University of South Carolina President Harry Pastides went public with an Op-Ed in the Chicago Tribune [story link] saying that the NCAA will vote on Thursday to endorse a new structure that will “address many student-athlete concerns.” Pastides notes that this vote will take place one day before the Northwestern players vote whether to unionize.
First, we will give greater autonomy to the higher-resourced conferences. These universities will be able to independently determine at what level they can provide resources to benefit students in the following ways:
•Cover the full cost of attendance by providing a stipend for incidental expenses.
•Provide better academic and career counseling.
•Insure student-athletes against career-ending injuries.
•Improve medical monitoring during their playing days.
•Enable student-athletes to finish their degrees even after their playing days are over.
•Provide enhanced well-being benefits including meals and nutrition.
The “full cost of attendance” debate has been around for a while and it now looks like it will finally come to fruition. This could very well splinter what is now the FBS and that’s what looks like what will happen based on the weighted voting that Pastides lays out in the article.
The Division I Student-Athlete Advisory Committee chair, an athletics director who will chair a new group tentatively called the Council, a faculty athletics representative and a senior woman administrator will each get one vote on the Division I Board of Directors. This will be the first time their voices will be heard alongside university presidents who serve on the division’s highest body.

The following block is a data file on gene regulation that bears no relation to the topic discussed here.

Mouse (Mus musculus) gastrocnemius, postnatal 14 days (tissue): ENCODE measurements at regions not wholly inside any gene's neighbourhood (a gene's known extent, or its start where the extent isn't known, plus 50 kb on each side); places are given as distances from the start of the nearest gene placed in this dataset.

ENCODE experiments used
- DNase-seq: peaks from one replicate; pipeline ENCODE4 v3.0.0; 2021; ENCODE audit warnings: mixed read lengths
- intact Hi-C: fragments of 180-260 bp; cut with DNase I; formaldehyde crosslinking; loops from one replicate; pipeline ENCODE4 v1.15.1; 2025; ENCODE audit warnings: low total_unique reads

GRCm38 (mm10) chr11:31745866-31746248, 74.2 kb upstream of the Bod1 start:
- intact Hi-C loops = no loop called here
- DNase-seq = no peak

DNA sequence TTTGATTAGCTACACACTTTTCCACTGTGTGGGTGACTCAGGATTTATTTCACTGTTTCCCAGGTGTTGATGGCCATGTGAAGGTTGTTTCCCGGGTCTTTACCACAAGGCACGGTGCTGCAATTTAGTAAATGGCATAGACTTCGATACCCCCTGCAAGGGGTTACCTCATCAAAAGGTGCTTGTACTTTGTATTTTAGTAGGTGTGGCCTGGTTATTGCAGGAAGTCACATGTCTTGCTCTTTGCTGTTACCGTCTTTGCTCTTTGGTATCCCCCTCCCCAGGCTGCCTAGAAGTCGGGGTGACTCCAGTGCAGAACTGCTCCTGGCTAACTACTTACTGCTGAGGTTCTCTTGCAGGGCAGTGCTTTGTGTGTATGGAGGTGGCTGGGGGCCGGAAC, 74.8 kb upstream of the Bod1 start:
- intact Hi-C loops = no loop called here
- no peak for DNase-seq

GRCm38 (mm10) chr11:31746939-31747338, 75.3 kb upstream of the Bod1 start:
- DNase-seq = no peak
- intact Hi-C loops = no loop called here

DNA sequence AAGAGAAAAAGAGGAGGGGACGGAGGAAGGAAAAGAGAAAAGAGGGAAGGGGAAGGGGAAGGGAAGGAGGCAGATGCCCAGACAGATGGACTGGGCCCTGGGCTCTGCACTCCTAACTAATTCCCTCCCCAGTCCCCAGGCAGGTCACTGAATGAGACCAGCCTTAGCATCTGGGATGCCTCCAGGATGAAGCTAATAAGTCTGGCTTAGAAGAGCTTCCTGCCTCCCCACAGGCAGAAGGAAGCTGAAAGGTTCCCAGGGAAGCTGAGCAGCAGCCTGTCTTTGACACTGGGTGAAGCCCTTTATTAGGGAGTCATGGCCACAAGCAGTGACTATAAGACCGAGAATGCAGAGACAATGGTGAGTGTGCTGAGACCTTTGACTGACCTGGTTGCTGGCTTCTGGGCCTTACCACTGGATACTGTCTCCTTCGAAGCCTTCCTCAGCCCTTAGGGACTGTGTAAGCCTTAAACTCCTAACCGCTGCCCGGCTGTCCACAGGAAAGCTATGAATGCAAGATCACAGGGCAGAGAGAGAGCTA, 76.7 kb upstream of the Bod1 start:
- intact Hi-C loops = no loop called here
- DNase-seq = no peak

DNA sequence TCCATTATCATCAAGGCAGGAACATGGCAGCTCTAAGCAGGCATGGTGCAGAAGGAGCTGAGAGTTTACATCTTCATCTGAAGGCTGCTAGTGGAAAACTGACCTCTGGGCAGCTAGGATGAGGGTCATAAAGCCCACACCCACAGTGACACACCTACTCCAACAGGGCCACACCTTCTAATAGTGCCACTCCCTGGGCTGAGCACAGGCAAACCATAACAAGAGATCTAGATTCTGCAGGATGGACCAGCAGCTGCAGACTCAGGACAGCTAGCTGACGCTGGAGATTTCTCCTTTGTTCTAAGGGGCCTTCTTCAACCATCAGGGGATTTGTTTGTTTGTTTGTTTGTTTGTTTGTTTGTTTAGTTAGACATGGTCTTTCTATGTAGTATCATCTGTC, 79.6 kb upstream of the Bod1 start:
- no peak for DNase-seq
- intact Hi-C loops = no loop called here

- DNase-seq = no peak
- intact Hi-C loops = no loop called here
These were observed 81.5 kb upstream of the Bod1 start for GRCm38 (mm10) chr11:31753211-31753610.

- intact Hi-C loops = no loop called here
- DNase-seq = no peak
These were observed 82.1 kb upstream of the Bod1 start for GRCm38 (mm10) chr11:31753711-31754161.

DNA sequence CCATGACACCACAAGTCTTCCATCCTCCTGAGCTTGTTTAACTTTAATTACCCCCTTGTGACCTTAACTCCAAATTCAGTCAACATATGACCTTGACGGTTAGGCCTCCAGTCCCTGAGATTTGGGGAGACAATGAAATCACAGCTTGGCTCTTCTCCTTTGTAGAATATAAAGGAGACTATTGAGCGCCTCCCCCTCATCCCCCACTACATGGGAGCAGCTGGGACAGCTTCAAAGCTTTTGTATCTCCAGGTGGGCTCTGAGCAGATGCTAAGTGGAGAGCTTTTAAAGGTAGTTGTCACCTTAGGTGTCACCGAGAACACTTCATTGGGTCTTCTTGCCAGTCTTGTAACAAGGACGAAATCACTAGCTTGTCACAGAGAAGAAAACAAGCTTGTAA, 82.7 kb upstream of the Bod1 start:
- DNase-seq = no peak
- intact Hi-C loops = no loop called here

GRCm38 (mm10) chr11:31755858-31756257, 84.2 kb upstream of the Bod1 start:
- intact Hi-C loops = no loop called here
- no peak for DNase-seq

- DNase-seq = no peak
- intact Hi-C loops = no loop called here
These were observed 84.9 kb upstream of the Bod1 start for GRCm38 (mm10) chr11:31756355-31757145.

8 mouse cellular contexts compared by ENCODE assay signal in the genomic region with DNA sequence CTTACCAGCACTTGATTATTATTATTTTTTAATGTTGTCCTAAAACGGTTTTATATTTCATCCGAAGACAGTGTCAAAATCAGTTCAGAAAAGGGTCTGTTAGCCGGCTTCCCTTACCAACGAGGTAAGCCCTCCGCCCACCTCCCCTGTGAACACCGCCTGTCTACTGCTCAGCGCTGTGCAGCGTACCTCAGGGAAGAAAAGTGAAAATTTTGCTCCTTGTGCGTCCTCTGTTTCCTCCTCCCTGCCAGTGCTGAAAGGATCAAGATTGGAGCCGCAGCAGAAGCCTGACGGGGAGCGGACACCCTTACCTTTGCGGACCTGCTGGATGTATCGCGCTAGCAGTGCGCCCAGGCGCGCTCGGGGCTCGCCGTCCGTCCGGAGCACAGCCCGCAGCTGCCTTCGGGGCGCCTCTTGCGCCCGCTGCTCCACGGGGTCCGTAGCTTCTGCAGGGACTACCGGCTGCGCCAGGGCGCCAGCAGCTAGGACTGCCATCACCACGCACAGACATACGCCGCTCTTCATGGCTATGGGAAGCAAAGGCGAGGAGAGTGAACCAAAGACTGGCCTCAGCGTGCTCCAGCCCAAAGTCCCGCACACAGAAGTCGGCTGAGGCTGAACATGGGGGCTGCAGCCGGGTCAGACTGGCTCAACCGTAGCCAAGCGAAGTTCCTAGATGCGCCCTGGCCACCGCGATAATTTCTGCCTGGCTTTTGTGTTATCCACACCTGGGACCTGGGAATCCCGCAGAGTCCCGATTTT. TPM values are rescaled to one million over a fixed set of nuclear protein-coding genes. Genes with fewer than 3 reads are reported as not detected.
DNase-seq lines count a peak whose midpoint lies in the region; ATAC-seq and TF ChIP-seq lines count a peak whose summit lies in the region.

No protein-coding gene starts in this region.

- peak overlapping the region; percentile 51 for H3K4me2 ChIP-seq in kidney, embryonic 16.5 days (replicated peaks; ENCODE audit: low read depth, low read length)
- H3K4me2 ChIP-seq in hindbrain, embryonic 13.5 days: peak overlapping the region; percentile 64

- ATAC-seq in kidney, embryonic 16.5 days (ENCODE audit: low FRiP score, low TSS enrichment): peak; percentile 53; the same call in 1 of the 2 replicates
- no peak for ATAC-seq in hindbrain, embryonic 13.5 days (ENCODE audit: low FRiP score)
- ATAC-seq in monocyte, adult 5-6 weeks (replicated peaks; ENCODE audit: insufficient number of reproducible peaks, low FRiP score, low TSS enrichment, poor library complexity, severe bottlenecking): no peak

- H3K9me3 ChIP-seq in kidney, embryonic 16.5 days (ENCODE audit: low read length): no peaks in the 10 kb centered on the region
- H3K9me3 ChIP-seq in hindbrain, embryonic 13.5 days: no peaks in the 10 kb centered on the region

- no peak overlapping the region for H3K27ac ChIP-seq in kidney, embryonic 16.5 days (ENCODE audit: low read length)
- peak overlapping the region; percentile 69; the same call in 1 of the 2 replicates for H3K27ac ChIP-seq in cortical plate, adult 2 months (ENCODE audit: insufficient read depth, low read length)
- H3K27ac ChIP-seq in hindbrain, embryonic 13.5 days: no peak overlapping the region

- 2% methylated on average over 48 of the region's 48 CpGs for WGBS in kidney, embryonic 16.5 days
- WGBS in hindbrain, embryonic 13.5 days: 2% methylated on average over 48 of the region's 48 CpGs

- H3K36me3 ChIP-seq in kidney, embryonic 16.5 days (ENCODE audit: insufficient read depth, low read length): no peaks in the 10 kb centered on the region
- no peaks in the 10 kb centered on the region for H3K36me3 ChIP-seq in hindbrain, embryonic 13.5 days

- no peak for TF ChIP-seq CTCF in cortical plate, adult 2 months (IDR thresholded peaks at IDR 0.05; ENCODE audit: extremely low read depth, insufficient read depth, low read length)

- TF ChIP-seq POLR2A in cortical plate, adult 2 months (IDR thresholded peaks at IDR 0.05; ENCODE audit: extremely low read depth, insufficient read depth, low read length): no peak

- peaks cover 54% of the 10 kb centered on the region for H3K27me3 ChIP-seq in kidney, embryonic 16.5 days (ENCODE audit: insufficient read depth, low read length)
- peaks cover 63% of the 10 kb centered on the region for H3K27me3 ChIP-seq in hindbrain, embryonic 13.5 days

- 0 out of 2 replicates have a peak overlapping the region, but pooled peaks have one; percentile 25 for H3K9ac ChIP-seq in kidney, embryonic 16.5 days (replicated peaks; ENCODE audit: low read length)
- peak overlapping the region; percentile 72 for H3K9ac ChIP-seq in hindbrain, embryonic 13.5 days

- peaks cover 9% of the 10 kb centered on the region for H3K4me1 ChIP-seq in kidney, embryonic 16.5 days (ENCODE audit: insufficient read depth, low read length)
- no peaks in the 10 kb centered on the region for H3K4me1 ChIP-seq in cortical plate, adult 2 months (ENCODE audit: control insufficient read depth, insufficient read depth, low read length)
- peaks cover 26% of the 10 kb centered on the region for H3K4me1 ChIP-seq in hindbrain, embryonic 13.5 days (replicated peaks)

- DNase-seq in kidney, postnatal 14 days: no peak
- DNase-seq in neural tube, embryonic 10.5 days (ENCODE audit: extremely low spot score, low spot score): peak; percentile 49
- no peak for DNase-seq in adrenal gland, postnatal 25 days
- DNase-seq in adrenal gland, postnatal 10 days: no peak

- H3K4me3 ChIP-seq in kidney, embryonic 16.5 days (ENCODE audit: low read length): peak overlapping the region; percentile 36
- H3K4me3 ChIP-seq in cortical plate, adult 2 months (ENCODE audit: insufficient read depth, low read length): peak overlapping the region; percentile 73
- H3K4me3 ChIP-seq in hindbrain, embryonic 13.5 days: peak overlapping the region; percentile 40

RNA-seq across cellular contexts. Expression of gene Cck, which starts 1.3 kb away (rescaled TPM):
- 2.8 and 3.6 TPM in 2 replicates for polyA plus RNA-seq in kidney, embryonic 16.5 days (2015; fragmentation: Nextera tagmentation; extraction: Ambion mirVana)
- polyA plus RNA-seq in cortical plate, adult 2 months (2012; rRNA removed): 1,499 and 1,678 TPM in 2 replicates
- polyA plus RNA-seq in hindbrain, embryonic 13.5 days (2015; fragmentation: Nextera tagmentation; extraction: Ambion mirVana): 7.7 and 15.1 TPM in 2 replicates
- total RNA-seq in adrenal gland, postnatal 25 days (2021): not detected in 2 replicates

Our plan is to allow weighted voting on the Council, the group charged with making rule changes for the division. No group will have a majority. Five conferences — the ACC, Big Ten, Big 12, Pac 12 and SEC — will each receive four votes or 38.7 percent. The Division I Football Bowl Subdivision will be split in two with five conferences — the American, C-USA, MAC, Mountain West, and Sun Belt — each receiving two votes or 19.4 percent. The remaining 22 conferences will have one vote each totaling 38.7 percent. One commissioner from each of the two FBS groups and two commissioners from the remaining 22 conferences will also have votes and are represented within these percentages.
Most important, two student-athletes will vote on the Council, with their votes each counting once.
These efforts have been in the works for some time but have not materialized fast enough to stave off the challenges identified by student-athletes. Their concerns deserve to be heard and the NCAA is the appropriate place for them to be addressed.
With the possibility of Unionization breathing down the NCAA’s neck (and it’s important to note that many players have publicly questioned whether a Union is the right way to go), it looks like they are finally making a move for progress.
This will be a very important week for the NCAA with this “initial vote” on Thursday, followed by the Northwestern vote on Friday. Change has been in the air for a while, now it will be interesting to sit back and watch this unfold.